In ArcMap, normally you have the Data View, and you have a PageLayout View. Additionally, you'll have atleast one DataFrame, out of which only one can be active. This is reflected in the various ArcObjects Interfaces. The IMxDocument.FocusMap refers to the DataFrame which is in Focus. The IMxDocument.PageLayout refers to the PageLayout The IMxDocument....


11

I think you'll find there is a bit of overlap with these definitions. They're all very similar, in my opinion. However, ESRI has a glossary of GIS terms, so I just looked them up. The definitions are similar or identical to the wiki GIS glossary as well. Bounding Box (Bounding Rectangle): [map display] The rectangle, aligned with the coordinate axes and ...


11

You can use the total_bounds property for this. Small example: In [83]: from shapely.geometry import Point In [84]: import geopandas In [86]: import random In [87]: df = geopandas.GeoDataFrame({'geometry': [Point(random.random(), random.random()) for _ in range(10)]}) In [93]: df Out[93]: geometry 0 POINT (0....


10

I just implemented this myself and posted my answer over on StackOverflow, but I figured I'd drop my version here for others to view: import numpy as np from scipy.spatial import ConvexHull def minimum_bounding_rectangle(points): """ Find the smallest bounding rectangle for a set of points. Returns a set of points representing the ...


10

The Ogr function GetEnvelope() returns "a tuple (minX, maxX, minY, maxY)" (from here), but what you want (from what I can understand) is a Polygon describing the envelope/bbox? This is actually rather simple, as the tuple (minX, maxX, minY, maxY) is all you need to create a Polygon. Just create a Polygon based these, like so: from osgeo import ogr def ...


10

Terminology By definition, the scale is the amount by which (infinitesimal) distances are multiplied by the projection. Whenever a tiny displacement of d meters on the earth is associated with a displacement of d/s meters on the map, the scale is written as 1:s. It may depend on the direction of the displacement. The scale factor compares the scale at ...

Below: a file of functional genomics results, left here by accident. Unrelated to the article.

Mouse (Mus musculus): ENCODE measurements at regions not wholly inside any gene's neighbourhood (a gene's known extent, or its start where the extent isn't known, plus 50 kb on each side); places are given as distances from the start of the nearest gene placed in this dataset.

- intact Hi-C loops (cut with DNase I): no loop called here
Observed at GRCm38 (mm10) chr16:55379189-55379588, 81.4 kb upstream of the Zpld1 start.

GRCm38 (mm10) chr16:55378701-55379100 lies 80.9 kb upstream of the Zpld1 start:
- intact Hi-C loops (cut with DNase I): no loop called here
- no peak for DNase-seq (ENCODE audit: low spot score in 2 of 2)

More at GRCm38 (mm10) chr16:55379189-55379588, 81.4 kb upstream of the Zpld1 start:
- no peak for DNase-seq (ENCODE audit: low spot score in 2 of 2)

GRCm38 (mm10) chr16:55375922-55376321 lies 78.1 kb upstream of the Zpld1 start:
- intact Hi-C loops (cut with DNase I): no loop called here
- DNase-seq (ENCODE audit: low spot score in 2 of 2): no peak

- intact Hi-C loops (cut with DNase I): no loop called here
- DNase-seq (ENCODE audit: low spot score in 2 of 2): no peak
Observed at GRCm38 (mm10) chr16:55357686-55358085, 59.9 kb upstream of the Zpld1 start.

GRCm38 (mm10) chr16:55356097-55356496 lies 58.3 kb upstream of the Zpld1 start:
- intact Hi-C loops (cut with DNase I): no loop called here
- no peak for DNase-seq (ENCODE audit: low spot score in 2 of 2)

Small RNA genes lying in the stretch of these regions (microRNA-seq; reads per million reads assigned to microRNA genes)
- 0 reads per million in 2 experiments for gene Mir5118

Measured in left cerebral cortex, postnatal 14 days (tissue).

10

Okay, let's rock these features out of the DragBox! There are three options I have found to extract those features from the extent of the DragBox. Considerations and assumptions: I couldn't extract the layer types (raster or vector) from the map.getLayers() object, so let's assume that we stored the feature layers in individual global variables. The ...


10

For future readers As user30184 mentioned in the comments, gdalwarp is also working and easier than the accepted answer. Run the following command with your specific arguments to change (increase is also working) your raster extent: gdalwarp.exe -te xmin ymin xmax ymax old_extent.tif new_extent.tif Ensure that your outputfile (in this case new_extent.tif) ...


10

This is probably overkill on the processing front and there is likely to be a better mathematical solution, but as an example of a way that it could be done rather simply as a query SELECT id, rotated_by, oblique_bound FROM ( SELECT m.id, r rotated_by, ST_Rotate(ST_Envelope(ST_Rotate(m.geom, r)),-r) oblique_bound, ...


9

I use a code similar to this. Try using the following code (its modified from what I use and this is untested). # Import arcpy modules import arcpy from arcpy import env def extents(fc): extent = arcpy.Describe(fc).extent west = extent.XMin south = extent.YMin east = extent.XMax north = extent.YMax width = extent.width height = ...


9

I've finally solved this for my purposes so here's the solution I came up with if it helps anyone: Write a python script (mine at end of this) which essentially does this: identify the unique categories in the point layer field of interest for each category, select all matching points and establish the extent of this set for each extent generate a new ...


9

Sample data: r1 = raster(xmn=0,xmx=11,ymn=0,ymx=11,res=1) r1[]=1:ncell(r1) r2 = raster(xmn=5,xmx=8,ymn=6,ymx=9,res=1) r2[]=1:ncell(r2)+5 Now two functions, first to get the max extent of a list of rasters: extend_all = function(rasters){ extent(Reduce(extend,rasters)) } Then one to sum all rasters padded to a specified extent: sum_all = function(...


8

If you want only the extent of one image and not the full directory you can go to Vector->Research Tool->Polygon from layer extent here select the image you want the extent and save the output.